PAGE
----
How Alcohol Can Make You Infertile

alcohol causes infertility

The link between alcohol and fertility has long been debated.

Expert consensus is that there is no safe level of consumption for a teratogenic substance (i.e. one that causes mutations and abnormalities) when a couple desires a healthy conception — and this is even of greater importance for couples challenged by fertility problems or those requiring the assistance of reproductive technologies such as IVF and ICSI.

The connection between alcohol consumption and impaired reproductive function has been accepted for a few years now.

However, studies are now revealing a similar pattern with low to moderate alcohol consumption as well, with one study suggesting that even one glass of alcohol can decrease fertility by 50%! Additional research shows the probability of conception in women and fertility in men also decreases proportionately as alcohol consumption increases.

How Exactly Does Alcohol Affect Fertility?

alcohol causes infertility

The menstrual cycle in women is a result of a series of well-coordinated events — organs produce hormones, which then stimulate the ovaries to produce and release eggs and also prepare the uterus for pregnancy. Now, what alcohol does is — it directly interferes with this sequence that regulates ovulation and menses.

As a result, it causes conditions such as amenorrhea (absence of menses), anovulation (lack of ovulation), luteal phase dysfunction and (abnormal development of the endometrial lining). Not only does alcohol increase the risk of infertility, it also causes spontaneous abortion, and impaired fetal growth and development.

While there are many differences between men and women, there are many basic similarities in physiological processes that ensure good reproductive health.

Drinking definitely affects male fertility as well. Alcohol consumption affects hormone production in men just like in women, and may also cause impotence.

Alcohol is toxic to the delicate sperm producing cells, which may be destroyed completely over time. Alcoholism is also associated with increased estrogen levels in men. This automatically decreases sperm production and may even contribute to prostate cancer in older males.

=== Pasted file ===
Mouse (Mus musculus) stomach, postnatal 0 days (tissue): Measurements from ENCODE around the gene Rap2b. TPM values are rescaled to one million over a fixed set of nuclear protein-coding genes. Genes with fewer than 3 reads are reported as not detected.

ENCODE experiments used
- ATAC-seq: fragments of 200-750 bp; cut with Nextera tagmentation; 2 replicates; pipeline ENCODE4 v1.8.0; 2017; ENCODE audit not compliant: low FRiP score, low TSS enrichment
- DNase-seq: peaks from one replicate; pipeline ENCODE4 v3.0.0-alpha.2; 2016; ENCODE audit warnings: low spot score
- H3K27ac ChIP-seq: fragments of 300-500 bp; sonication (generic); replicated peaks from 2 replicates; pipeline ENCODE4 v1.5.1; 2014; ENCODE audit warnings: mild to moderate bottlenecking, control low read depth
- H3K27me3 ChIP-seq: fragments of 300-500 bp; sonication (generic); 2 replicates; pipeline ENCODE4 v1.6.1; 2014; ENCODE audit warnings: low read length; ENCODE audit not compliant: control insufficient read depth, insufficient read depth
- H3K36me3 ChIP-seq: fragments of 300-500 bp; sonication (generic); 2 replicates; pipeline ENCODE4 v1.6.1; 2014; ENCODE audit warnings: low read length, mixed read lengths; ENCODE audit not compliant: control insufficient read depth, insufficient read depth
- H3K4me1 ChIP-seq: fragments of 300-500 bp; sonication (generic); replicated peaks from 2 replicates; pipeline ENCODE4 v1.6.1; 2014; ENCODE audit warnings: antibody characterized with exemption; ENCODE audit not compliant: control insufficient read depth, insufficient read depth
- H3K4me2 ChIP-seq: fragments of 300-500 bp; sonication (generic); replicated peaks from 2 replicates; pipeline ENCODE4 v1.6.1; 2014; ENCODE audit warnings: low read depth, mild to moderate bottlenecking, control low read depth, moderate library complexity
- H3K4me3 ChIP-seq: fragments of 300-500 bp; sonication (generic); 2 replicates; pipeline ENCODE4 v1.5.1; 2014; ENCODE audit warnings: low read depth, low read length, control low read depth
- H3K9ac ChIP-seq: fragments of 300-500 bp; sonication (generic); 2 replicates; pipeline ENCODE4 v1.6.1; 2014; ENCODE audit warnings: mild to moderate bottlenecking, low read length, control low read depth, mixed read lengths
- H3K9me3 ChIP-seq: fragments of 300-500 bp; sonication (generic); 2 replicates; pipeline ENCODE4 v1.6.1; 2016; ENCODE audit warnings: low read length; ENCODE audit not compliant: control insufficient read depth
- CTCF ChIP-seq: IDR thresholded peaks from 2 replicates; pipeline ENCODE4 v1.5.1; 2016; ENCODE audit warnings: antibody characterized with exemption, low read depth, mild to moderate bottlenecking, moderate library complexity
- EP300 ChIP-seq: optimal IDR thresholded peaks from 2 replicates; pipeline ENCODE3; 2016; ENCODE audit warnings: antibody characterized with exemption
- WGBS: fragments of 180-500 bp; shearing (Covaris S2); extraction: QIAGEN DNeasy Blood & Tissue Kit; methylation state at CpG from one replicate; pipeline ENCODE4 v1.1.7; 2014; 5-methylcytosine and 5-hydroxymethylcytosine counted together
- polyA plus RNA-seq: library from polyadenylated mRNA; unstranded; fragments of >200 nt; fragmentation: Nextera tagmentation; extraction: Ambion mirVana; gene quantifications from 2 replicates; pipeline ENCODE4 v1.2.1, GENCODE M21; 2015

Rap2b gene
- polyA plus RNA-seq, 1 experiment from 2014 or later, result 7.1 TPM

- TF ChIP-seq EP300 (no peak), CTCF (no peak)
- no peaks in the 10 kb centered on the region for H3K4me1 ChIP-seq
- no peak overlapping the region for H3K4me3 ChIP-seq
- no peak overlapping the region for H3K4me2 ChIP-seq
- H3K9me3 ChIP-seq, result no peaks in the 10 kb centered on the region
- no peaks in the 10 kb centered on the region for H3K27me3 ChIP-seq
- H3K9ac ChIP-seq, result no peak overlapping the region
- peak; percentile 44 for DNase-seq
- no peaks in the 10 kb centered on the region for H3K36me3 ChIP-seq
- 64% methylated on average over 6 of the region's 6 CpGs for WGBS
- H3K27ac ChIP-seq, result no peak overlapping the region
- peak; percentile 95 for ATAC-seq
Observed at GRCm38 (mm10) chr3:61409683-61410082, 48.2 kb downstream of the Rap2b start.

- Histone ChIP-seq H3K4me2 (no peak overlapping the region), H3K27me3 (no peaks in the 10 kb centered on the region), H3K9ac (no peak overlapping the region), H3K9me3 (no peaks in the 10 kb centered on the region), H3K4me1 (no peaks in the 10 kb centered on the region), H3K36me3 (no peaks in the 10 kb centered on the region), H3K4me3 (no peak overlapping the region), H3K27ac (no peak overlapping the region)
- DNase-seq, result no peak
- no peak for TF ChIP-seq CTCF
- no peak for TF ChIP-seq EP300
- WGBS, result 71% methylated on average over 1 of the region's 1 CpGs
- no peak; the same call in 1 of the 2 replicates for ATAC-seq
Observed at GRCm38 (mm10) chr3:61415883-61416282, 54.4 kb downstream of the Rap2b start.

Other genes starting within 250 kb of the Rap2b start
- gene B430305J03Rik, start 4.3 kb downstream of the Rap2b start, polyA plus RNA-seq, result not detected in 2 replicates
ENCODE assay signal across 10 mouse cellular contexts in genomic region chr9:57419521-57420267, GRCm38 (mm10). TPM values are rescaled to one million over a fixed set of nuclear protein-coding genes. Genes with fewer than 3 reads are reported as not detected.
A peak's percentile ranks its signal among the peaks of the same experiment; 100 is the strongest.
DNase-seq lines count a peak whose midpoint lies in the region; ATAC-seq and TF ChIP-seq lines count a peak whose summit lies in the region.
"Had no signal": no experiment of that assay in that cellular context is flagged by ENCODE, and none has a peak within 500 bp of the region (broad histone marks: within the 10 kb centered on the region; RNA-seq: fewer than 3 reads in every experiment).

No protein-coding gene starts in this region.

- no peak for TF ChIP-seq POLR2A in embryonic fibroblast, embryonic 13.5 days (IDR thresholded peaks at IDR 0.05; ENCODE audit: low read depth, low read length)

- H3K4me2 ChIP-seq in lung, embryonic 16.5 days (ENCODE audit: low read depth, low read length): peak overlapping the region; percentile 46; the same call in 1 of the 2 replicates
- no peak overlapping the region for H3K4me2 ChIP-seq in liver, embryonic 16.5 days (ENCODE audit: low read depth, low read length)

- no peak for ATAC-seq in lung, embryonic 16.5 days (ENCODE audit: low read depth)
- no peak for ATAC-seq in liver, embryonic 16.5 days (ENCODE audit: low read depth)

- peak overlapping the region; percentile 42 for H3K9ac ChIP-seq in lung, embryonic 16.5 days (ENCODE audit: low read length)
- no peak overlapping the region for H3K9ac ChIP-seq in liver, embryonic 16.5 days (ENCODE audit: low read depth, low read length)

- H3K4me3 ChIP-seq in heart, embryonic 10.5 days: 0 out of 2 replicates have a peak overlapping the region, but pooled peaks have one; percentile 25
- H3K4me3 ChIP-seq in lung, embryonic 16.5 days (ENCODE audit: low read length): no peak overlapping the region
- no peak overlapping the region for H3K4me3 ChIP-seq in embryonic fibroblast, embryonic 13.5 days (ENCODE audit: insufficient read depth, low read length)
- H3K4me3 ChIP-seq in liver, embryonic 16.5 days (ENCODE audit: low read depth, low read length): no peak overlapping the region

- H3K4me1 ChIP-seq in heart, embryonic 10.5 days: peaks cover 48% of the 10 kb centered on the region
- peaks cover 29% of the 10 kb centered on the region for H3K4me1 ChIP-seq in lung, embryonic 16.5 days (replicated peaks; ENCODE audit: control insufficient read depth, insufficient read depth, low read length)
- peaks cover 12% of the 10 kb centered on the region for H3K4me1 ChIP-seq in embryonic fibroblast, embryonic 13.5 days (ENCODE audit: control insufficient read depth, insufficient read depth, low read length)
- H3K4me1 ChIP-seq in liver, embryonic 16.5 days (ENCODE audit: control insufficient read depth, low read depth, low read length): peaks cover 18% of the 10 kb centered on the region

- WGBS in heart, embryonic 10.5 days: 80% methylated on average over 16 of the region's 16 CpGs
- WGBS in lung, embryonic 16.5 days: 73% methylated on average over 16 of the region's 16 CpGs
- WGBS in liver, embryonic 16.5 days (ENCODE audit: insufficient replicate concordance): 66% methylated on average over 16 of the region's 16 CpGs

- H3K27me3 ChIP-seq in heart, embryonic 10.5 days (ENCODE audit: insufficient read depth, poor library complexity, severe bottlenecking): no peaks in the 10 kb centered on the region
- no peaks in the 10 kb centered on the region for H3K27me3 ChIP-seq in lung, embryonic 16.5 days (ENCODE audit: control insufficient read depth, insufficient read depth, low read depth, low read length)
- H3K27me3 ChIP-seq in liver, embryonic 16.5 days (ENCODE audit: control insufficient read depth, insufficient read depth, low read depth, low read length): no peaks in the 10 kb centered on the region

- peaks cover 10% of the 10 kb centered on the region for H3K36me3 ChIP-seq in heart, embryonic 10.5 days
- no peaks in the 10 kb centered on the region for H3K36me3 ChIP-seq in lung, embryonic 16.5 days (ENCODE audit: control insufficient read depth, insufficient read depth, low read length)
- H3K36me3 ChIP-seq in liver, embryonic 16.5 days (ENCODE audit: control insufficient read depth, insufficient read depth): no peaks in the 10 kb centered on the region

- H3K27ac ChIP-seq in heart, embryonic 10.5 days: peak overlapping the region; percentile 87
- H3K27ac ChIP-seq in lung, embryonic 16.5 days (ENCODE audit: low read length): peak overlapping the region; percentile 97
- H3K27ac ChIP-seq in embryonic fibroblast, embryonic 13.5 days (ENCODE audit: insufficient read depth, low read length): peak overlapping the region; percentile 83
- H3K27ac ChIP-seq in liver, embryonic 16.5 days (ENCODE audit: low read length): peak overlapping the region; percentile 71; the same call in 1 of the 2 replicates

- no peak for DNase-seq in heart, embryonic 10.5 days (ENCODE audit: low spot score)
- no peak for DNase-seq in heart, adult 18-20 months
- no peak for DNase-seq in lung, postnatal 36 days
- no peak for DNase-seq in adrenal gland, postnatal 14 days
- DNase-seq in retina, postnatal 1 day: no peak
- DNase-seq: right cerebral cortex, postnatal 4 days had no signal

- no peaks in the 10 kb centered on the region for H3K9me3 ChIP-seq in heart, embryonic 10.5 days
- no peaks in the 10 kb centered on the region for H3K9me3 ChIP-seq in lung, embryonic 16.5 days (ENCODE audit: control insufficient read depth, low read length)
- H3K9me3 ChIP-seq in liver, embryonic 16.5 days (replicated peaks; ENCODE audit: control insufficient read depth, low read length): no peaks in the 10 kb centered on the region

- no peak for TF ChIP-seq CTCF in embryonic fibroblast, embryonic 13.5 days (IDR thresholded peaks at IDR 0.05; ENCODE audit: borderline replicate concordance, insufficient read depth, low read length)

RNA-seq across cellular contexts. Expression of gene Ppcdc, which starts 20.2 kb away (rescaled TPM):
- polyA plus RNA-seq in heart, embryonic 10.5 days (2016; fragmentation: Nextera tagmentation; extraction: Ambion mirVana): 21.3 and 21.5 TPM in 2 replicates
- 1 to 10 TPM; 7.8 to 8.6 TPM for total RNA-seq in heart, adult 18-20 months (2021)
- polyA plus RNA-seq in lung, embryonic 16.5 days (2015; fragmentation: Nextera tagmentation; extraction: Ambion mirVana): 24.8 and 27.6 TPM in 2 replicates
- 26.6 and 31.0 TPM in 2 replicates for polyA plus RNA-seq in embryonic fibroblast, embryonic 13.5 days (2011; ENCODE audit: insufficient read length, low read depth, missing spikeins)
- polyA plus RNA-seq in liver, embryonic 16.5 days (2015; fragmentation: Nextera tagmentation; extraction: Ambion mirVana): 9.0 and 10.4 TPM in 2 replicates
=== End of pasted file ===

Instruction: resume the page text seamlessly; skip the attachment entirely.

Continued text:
In addition to directly affecting hormone production, alcohol also limits the body’s capacity to absorb and process nutrients such as antioxidants, zinc and selenium — all essential for reproductive function. The body requires these important nutrients for sperm production, estrogen and progesterone balance and synthesis of genetic material.

As a result it becomes quite apparent how impaired nutrient levels resulting from alcohol consumption during the preconception preparation period (120 days prior to a conception attempt) and during pregnancy and lactation may initially lead to fertility problems and eventually to poor health outcomes for you and your baby.

The news is not all bad, though — the upside is that the harmful effects of alcohol can be reversed just by abstaining from alcohol — ideally for the 120 days it takes to form healthy sperm and mature a healthy egg as well as throughout conception attempts, pregnancy and lactation.

This is the surest way to optimize your natural fertility for a lively, natural conception and/or dramatically increase your odds of a healthy pregnancy through IVF (if necessary).

For more information on how to maximize your chances of a healthy natural conception or increase your odds through IVF (if required) see Eat Your Way To Parenthood: The Diet Secrets of Highly Fertile Couples Revealed (Goko Publishing 2008)

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